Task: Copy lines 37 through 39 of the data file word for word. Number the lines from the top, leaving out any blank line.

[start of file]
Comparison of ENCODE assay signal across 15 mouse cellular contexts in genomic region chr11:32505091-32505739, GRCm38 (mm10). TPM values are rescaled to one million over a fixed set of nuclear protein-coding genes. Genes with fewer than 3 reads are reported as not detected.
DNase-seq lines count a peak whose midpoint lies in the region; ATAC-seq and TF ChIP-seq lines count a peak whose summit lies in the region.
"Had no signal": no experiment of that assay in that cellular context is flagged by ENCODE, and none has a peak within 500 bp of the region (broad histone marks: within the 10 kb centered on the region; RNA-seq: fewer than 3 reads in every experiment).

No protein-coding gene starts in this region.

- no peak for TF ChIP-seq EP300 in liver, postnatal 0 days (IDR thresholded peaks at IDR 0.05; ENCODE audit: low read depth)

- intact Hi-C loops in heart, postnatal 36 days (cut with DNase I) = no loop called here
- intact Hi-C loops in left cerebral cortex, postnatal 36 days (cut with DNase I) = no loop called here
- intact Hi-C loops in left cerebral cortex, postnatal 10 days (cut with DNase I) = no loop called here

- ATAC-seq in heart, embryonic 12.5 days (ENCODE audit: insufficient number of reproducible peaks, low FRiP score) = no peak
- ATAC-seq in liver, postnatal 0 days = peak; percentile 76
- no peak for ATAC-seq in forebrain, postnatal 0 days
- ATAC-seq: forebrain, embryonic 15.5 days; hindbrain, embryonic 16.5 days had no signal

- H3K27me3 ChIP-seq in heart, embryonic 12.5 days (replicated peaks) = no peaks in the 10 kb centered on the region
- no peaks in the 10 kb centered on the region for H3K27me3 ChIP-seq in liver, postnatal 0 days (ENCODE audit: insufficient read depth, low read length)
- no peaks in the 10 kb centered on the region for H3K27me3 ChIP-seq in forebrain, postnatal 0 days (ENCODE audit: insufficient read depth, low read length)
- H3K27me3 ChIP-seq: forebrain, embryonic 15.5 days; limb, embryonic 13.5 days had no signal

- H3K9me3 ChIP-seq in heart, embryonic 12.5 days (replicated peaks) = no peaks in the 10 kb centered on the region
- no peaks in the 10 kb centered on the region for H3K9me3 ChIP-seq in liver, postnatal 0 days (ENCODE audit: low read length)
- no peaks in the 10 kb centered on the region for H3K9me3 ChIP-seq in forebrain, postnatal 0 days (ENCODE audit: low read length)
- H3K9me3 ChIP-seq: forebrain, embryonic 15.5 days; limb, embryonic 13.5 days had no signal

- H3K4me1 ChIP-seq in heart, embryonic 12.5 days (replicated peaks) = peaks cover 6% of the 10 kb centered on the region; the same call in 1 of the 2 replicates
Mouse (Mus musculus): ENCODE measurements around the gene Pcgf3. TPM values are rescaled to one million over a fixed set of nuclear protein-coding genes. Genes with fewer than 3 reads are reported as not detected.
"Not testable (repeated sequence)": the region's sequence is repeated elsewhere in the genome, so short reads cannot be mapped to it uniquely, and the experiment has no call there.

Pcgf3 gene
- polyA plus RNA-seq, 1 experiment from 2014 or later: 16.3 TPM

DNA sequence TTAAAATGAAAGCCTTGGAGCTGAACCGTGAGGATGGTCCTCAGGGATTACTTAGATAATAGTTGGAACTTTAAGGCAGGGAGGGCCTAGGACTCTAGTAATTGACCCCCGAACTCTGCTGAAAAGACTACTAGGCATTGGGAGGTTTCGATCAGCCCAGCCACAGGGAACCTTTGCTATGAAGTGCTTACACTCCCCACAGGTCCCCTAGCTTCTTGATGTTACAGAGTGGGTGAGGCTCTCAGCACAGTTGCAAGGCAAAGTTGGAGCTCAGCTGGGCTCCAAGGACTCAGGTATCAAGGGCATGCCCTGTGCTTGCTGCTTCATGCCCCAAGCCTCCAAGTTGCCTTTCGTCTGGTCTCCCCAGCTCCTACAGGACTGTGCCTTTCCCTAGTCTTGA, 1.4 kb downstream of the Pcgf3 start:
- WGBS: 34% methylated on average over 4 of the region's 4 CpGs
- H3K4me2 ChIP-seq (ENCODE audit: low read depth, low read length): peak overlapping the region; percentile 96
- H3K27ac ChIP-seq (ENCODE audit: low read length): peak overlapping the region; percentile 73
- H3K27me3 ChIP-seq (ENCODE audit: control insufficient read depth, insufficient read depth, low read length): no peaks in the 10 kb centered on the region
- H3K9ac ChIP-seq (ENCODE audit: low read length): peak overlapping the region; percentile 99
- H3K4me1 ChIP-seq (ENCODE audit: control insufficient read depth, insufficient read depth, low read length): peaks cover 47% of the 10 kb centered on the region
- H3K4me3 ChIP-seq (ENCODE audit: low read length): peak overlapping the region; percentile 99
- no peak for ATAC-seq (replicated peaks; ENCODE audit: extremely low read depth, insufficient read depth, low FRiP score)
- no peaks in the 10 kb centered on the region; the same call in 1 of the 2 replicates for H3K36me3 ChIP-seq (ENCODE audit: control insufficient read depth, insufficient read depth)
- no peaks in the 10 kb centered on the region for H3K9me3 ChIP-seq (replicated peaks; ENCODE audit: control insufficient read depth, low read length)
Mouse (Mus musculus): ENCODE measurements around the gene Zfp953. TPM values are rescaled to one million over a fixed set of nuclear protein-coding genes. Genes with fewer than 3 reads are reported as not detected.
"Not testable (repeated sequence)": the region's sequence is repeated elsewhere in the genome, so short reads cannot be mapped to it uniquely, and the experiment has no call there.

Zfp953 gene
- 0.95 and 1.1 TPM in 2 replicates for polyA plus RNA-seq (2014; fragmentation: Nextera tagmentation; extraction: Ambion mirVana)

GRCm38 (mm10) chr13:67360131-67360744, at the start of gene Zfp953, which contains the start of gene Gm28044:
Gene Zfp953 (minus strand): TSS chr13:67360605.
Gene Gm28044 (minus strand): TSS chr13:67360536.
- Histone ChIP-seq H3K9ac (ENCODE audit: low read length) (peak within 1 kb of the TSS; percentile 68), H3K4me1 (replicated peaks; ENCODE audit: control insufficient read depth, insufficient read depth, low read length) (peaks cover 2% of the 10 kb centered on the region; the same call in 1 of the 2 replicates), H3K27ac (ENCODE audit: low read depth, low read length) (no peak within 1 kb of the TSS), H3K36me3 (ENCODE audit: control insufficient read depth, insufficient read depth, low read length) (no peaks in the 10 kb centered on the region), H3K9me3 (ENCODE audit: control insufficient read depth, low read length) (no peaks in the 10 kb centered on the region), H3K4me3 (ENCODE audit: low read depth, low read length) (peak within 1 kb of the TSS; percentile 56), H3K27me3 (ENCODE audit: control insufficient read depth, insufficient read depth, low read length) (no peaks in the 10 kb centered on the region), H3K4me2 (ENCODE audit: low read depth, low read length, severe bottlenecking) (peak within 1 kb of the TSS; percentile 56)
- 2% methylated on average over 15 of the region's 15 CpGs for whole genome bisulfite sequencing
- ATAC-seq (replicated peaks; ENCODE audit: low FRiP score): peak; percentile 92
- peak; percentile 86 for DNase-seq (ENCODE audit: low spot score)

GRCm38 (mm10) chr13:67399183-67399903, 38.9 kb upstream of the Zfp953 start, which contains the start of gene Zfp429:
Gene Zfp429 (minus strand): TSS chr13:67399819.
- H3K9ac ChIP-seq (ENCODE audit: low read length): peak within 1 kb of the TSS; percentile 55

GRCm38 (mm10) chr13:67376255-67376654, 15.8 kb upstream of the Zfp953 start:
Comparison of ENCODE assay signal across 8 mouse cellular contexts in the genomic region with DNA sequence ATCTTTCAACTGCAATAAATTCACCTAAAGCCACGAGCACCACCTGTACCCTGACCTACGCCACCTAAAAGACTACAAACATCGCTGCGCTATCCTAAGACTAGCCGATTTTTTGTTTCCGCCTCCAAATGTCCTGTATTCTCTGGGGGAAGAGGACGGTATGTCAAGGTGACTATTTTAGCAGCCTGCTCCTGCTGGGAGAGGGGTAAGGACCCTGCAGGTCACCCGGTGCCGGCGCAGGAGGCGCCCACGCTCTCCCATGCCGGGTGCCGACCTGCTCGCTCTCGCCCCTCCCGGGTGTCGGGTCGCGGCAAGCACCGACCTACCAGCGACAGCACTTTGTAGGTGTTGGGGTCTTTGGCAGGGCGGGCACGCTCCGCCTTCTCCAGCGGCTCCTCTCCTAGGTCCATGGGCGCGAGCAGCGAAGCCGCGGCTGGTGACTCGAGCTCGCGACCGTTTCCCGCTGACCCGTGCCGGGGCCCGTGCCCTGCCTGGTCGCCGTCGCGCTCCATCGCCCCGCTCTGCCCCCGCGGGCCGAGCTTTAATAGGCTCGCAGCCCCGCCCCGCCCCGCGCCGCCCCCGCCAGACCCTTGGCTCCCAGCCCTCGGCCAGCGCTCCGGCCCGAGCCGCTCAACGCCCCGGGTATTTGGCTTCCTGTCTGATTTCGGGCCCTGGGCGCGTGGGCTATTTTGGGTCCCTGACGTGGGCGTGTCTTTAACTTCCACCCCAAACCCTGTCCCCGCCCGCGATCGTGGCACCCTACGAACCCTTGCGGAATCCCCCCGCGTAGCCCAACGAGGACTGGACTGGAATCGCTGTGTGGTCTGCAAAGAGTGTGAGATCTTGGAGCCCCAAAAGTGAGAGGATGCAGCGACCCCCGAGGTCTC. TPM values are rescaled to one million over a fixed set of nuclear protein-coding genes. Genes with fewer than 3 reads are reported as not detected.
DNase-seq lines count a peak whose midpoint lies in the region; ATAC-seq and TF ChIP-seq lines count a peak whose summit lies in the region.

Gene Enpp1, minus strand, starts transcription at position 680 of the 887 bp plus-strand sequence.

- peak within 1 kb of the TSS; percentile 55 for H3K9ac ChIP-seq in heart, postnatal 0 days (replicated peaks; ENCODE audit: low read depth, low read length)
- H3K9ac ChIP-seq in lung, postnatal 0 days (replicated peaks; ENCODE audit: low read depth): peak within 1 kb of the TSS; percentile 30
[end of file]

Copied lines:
Mouse (Mus musculus): ENCODE measurements around the gene Zfp953. TPM values are rescaled to one million over a fixed set of nuclear protein-coding genes. Genes with fewer than 3 reads are reported as not detected.
"Not testable (repeated sequence)": the region's sequence is repeated elsewhere in the genome, so short reads cannot be mapped to it uniquely, and the experiment has no call there.

Zfp953 gene